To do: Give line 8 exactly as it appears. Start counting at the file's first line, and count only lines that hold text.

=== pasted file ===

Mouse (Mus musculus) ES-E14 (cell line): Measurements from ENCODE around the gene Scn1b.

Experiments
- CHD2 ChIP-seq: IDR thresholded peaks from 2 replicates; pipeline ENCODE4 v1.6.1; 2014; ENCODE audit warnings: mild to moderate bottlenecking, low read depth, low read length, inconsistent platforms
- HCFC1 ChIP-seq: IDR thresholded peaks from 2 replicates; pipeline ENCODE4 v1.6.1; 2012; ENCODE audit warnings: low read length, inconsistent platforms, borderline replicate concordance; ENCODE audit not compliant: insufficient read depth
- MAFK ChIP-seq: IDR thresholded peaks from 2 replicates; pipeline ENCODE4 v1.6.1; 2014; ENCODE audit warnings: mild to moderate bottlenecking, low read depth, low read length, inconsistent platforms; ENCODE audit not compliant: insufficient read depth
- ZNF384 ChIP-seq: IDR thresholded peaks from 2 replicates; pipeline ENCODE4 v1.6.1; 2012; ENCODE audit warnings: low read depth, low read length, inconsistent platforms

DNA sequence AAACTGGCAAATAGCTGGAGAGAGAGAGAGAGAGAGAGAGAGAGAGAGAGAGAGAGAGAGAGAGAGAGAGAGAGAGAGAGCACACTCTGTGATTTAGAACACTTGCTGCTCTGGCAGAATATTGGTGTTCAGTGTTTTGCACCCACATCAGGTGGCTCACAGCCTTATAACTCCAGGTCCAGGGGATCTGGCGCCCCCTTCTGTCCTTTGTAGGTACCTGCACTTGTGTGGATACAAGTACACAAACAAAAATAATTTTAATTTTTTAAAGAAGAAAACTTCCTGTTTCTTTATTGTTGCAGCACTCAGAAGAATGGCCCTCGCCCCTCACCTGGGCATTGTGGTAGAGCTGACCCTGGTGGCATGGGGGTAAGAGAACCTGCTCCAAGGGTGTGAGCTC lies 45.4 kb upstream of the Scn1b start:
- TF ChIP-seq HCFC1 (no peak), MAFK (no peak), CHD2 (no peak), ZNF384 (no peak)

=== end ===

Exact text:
- TF ChIP-seq HCFC1 (no peak), MAFK (no peak), CHD2 (no peak), ZNF384 (no peak)